Nissan Almera 1.0 Turbo VL (2020) review

Nissan Almera 1.0 Turbo VL (2020) review

The new Almera isn’t a class-act but a worthy successor to the previous model.

Many people merely need a car rather than wanting to drive one. So they’d just either go for a roomy and comfy package or one with nice financial offers. Better, they might wish for both factors.

It appears that the former aspect is why the Nissan Almera has been quite a popular budget sedan in Thailand.

Like its intended rivals in the B-segment, the Almera has also been built to Ecocar rules for competitive prices as possible.

In fact, many Thai buyers prioritise cabin space when buying cars in the mass-market scene. The Almera stood out with a class-leading wheelbase length for enhanced leg room which made it feel exaggerated and limo-like.

That remains for the all-new model which has just been launched in Thailand late last year and driven here on Thai roads for the first time. It needs to be a selling point like before because some rivals like the Suzuki Ciaz are just as capable in this particular facet.

Despite the arrival of the new-generation City sedan from Honda, the latest Almera still manages to stand out with an airy cabin. Lots of window space and low seat positions help for that. Couple that with cushy chairs (there’s no leather option, even in top-spec VL trim), the Almera is nice to sit in. 

Like before, leg room in the rear is more generous than head space. Up front and especially behind the wheel, though, it’s practically faultless where the driving position adjusts to a wide scope.

Like the exterior, which now has more stylish design cues and balanced proportions, the interior is penned with modernity. The centre of focus on the dashboard is the easy-to-use infotainment screen.

Accompanying it is a semi-digital instrument panel which still sees an old-fashioned analogue speedometer. Nissan should have simply made it an all-electronic affair.

Other than that, the Almera’s cabin sates for being functional yet offering sufficient aesthetics. The soft-touch material on the dash is a welcome dose for perceived quality, but whether it needs to contrast other areas with white colour is open to debate.

Like in the City, the Almera has ample levels of boot space but features no foldable rear backrests to increase it. Nissan has also been apparently cost-effective with the rear seats where no adjustable head restraints are available.

But the price and kit balance is quite OK for cars in this class. Prices for the Almera kick out at just under half-a-million baht and top out at a reasonable 650k for the VL, featuring six airbags and several driver-assist technologies not readily available in its competition.

It still remains to be seen which B-segment sedan in Thailand will be next to follow the Toyota Yaris Ativ in featuring cabin-filled airbags made as standard across the range. 

While the previous Almera was a shoddy car to drive, thanks to its long, narrow body and breathless 79hp 1.2-litre petrol motor, this successor puts up a better show now.

Unlike before, you don’t necessarily feel manoeuvring an excessively long car. It appears that Nissan has done a decent job in concealing the Almera’s lenthy mass on the move around town. The steering, despite being so lifeless in feel, is light and should suit most buyers.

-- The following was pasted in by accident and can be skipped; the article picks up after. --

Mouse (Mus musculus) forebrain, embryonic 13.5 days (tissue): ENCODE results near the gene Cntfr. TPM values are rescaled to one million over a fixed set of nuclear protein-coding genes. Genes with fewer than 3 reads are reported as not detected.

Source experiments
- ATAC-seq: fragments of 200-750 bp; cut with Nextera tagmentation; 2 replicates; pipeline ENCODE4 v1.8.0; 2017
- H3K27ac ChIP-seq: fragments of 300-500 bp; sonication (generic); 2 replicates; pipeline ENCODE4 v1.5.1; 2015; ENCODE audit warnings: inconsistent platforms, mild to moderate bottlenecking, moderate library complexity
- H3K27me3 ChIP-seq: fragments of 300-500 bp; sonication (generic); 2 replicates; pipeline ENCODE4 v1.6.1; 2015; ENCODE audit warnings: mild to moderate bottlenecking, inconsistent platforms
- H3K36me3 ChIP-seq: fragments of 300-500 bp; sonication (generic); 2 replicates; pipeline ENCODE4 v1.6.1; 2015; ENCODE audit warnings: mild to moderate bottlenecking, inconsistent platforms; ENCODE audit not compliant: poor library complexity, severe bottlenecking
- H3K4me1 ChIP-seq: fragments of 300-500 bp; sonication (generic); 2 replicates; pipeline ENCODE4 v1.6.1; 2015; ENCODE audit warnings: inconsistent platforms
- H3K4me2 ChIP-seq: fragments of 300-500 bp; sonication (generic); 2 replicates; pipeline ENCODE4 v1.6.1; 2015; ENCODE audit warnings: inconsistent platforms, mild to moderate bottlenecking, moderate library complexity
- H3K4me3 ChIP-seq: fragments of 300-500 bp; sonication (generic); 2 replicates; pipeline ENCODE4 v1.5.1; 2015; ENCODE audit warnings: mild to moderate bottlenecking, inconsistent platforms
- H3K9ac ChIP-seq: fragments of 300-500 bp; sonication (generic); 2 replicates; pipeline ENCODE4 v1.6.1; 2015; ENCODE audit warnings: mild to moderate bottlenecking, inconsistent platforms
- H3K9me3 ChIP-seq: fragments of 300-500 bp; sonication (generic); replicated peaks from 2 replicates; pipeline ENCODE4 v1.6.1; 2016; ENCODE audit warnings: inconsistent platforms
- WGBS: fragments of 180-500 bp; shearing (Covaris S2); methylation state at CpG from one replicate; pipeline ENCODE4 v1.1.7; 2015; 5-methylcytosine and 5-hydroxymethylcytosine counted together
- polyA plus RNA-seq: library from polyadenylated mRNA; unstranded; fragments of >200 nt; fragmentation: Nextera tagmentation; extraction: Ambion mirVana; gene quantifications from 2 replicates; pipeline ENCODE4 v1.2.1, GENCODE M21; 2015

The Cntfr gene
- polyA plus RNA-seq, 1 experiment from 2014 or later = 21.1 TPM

Complementing this is a ride quality that’s compliant at all times on most road surfaces in this country. The City also has a similarly comfort-oriented chassis which is a natural setup for cars in this class. Anybody looking for spirited handling will still need to focus on the Mazda 2.

The newest models of the Almera and City are still the only ones in their class to go turbo, a type of forced induction system that has long been in play with cars in Europe to improve both performance and fuel economy (parallel with lowered CO2 emissions) at the same time.

This is another area that’s vastly improved in the Almera. The newfound presence of the turbocharger makes power so much more tractable at real-world speeds, although some lag is evident at low engine speeds. Keep on driving it and you’d just wish the rest of the competition followed suit with such tech.

But when you put the 122hp City into retrospect, the 100hp Almera is behind. The on-paper stats are revealing enough in the real world: the City clearly offers better mid-range punch and top-end rush for more convincing shove at higher speeds outside the city.

It feels very one-dimensional in the Almera, where the focus is merely on an effortless drive around town. There’s no Sport button of whatever type to increase response of the engine or CVT transmission. What the Almera also lacks in the City is refinement – there’s excessive engine vibration of the three-pot motor at idle speed.

But if you’ve never driven the latest City or aren’t too keen on performance, the Almera still manages to feel sufficient in its own right. Owners of the older Almera will immediately cherish the turbo of the new model.

Despite not being able to lead the class in terms of driving performance (which the City does now for the moment), the Almera still appeals with its keen prices, comfy cabin and generally easy driving manners. For many buyers of such kind of a car, that probably matters more.

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